Every now and then we like to throw in some lighter fare. For amusement, I re-post this heading from Howard Friedman’s Religion Clause:
“Fraternity House Is Not A Monastery For
It seems that a federal court in Illinois has rejected an argument that a proposed fraternity house in Chicago be considered a monastery. Since the local zoning laws prohibit a fraternity house at that location, the owner of the house petitioned the court for the house to be considered a monastery (which would be permitted in the zoning laws). The basis of the claim was that Sigma Pi’s mission statement is “In the Service of God and Man.”
Perhaps the claim would have been stronger, had some of the “brothers” presented themselves to the court wearing cowls and drinking mead?
The full text of Friedman’s summation follows:
In Myers v. City of Chicago, ND IL, Sept. 12, 2012, an Illinois federal district court rejected an equal protection claim by plaintiff who purchased a house on Chicago’s North Shore Avenue intending to rent it for use as a fraternity house to Sigma Pi Fraternity. However, fraternities and sororities in this area require a special use permit– except for those located in the area before 1970 zoning changes established this requirement. Plaintiff argued that the city should treat his proposed use of the house as a “monastery”– a permitted use in the area– because of the Sigma Pi’s mission statement: “In the Service of God and Man.” The court concluded: No matter how closely Sigma Pi hews to the letter of its motto, Myers has fallen far short of proving that the Sigma Pi fraternity brothers are actual Religious Brothers, that is, in the words of the ordinance, “persons such as nuns or monks under religious vows.” The defendants’ interpretation of this language to exclude fraternity houses therefore passes the rational-basis test.
via Religion Clause.
Wrigley Field, which was built in 1914, will be playing host to Major League Baseball for the 99th season in 2012 – and to the Cubs for the 97th year. via Wrigley Field | cubs.com: Ballpark.
In the Christian scriptures prescribed for reading in church last Sunday came Jesus’ instructions to the disciples: “Come away by yourselves to a lonely place, and rest a while.” The twelve had been out preaching repentance and healing the sick, so they were understandably ready for a break.
In such a spirit of renewal, Religion in the Balance will be resting in the upcoming couple of weeks. While Wrigley Field (and Miller, Comerica, and PNC Parks) are not lonely places, they will be places of rest for this author, his 14 year-old son, and two of his son’s friends. We’ll be back to Balance at the trading deadline.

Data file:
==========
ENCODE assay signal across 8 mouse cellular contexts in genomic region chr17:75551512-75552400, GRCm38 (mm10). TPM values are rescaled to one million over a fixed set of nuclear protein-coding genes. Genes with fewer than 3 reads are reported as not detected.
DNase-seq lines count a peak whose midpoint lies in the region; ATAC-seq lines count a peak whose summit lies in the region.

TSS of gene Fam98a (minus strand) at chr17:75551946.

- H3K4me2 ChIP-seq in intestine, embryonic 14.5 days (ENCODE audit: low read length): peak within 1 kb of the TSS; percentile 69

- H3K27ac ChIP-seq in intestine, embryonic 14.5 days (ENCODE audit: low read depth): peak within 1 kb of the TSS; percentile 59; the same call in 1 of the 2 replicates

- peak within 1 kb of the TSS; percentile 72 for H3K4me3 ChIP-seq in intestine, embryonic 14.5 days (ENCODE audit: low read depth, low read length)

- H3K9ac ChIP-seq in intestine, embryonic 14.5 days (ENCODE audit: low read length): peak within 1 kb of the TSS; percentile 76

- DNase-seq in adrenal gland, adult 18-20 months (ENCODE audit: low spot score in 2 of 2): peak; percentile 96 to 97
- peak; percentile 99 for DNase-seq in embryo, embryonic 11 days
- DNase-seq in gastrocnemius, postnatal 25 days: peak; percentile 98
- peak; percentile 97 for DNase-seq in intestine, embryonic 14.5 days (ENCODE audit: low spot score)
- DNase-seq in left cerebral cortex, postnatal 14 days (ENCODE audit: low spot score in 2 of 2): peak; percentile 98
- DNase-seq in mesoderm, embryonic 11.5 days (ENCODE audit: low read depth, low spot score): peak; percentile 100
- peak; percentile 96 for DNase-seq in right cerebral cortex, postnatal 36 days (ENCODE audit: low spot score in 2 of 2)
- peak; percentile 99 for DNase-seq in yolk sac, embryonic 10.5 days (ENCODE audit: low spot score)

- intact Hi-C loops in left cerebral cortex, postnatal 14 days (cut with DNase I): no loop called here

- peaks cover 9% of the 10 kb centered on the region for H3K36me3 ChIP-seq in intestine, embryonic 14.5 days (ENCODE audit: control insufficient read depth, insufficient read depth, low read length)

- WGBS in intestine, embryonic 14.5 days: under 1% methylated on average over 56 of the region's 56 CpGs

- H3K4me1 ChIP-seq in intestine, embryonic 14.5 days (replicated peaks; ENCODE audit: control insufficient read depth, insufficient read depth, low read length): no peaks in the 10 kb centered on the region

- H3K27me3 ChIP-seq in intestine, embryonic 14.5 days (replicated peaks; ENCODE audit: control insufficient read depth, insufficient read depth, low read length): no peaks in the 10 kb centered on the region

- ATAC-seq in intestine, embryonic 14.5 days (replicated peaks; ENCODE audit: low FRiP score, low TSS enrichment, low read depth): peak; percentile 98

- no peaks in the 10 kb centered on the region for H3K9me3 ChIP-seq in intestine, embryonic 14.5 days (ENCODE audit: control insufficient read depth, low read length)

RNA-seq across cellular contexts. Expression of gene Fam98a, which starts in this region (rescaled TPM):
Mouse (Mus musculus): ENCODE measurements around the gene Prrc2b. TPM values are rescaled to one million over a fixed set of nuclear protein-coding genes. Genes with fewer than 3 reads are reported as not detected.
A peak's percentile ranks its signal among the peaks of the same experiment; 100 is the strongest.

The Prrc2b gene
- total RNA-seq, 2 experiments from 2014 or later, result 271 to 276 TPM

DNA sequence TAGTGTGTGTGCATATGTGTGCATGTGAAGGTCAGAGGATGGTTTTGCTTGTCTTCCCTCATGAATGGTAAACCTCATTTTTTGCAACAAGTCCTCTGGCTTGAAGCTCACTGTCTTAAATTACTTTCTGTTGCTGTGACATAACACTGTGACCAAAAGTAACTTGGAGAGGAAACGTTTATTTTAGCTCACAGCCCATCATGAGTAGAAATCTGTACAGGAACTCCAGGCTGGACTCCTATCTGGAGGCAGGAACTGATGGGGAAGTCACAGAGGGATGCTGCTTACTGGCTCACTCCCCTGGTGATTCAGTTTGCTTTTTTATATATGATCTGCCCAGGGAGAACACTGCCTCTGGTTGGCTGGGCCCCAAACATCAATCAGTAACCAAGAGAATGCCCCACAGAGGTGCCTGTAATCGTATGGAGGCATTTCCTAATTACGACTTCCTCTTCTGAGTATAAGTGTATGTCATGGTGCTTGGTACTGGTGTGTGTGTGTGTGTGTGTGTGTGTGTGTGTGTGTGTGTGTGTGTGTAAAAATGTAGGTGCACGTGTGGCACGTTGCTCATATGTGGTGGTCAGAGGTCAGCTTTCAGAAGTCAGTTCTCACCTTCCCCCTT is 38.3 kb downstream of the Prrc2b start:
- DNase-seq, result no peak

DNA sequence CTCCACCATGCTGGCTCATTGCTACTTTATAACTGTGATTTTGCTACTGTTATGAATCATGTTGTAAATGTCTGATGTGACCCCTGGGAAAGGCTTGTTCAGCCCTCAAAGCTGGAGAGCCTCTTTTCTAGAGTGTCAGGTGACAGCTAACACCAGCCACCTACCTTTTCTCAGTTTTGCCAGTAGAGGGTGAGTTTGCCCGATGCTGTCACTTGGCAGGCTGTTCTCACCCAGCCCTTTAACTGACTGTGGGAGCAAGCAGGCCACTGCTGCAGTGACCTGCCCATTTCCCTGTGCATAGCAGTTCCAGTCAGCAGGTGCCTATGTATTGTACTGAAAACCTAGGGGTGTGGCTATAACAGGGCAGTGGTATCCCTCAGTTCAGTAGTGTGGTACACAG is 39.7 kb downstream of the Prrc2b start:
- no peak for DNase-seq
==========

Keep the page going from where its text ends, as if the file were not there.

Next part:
Does New Cologne Increase the Pope's Appeal?
Benedict XVI is getting a custom-blended scent from Silvana Casoli. “The Guardian” reports that the Italian perfumist has filled a commission to create a unique cologne for the German pontiff.
Casoli, who has made special fragrances for Sting and Madonna (the singer), refuses to disclose the recipe for her pope concoction, although she did say it included the fragrances of lime tree, verbena, and grass.
An excerpt and link follow here:
He is picky about his robes and his red shoes are tailor-made, but Pope Benedict has taken the meaning of bespoke to a whole new level by ordering a custom-blended eau de cologne just for him….
via Pope commissions custom-blended eau de cologne | World news | guardian.co.uk.
Rondo Drives on World Peace
Professional NBA basketballer Ron Artest changed his name to Metta World Peace in 2011. Last night, the Celtics played World Peace’s team, the Lakers. This morning’s game notes, appearing in “The Boston Globe,” had the following account of World Peace:
Paul Pierce and Metta World Peace were assessed technical fouls after mixing it up under the Lakers’ basket with 7:57 left in the third period and the Celtics leading, 53-51. World Peace and Pierce began shoving each other and World Peace put his forearm into Pierce’s chest. Kevin Garnett responded by pushing World Peace but was spared a technical. It might have inspired World Peace, who followed that dust-up by scoring 7 of the next 9 Lakers points. He once again burned the Celtics with 14 total points and lockdown defense on Pierce in his 31 minutes, 27 seconds. When asked if he enjoyed playing against World Peace, who while with the Pacers in 2004 pulled down Pierce’s shorts during a game, Pierce said, “It’s OK,’’ with a wry smile.
via Celtics’ Wilcox out indefinitely with potential heart issue – The Boston Globe.